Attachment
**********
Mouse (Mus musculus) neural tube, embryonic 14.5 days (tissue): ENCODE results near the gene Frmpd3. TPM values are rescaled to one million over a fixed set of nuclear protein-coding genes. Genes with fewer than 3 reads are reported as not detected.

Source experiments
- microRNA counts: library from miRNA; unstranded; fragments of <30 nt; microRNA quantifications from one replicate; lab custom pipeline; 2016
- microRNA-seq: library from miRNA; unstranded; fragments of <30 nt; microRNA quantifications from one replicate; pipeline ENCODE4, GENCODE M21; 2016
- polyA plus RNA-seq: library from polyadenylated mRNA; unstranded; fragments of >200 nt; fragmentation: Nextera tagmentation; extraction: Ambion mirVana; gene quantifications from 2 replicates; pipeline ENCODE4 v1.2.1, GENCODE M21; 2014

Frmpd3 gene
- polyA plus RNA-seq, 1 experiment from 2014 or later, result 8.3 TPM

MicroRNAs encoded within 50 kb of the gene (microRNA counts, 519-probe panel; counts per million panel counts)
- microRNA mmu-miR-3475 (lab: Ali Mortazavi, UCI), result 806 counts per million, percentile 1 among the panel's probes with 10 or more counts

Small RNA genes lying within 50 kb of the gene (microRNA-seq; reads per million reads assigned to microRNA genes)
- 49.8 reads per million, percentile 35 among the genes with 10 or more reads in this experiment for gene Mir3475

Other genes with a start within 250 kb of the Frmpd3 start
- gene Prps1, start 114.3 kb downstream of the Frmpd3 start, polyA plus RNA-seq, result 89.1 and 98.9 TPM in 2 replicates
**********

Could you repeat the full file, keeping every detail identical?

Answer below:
Mouse (Mus musculus) neural tube, embryonic 14.5 days (tissue): ENCODE results near the gene Frmpd3. TPM values are rescaled to one million over a fixed set of nuclear protein-coding genes. Genes with fewer than 3 reads are reported as not detected.

Source experiments
- microRNA counts: library from miRNA; unstranded; fragments of <30 nt; microRNA quantifications from one replicate; lab custom pipeline; 2016
- microRNA-seq: library from miRNA; unstranded; fragments of <30 nt; microRNA quantifications from one replicate; pipeline ENCODE4, GENCODE M21; 2016
- polyA plus RNA-seq: library from polyadenylated mRNA; unstranded; fragments of >200 nt; fragmentation: Nextera tagmentation; extraction: Ambion mirVana; gene quantifications from 2 replicates; pipeline ENCODE4 v1.2.1, GENCODE M21; 2014

Frmpd3 gene
- polyA plus RNA-seq, 1 experiment from 2014 or later, result 8.3 TPM

MicroRNAs encoded within 50 kb of the gene (microRNA counts, 519-probe panel; counts per million panel counts)
- microRNA mmu-miR-3475 (lab: Ali Mortazavi, UCI), result 806 counts per million, percentile 1 among the panel's probes with 10 or more counts

Small RNA genes lying within 50 kb of the gene (microRNA-seq; reads per million reads assigned to microRNA genes)
- 49.8 reads per million, percentile 35 among the genes with 10 or more reads in this experiment for gene Mir3475

Other genes with a start within 250 kb of the Frmpd3 start
- gene Prps1, start 114.3 kb downstream of the Frmpd3 start, polyA plus RNA-seq, result 89.1 and 98.9 TPM in 2 replicates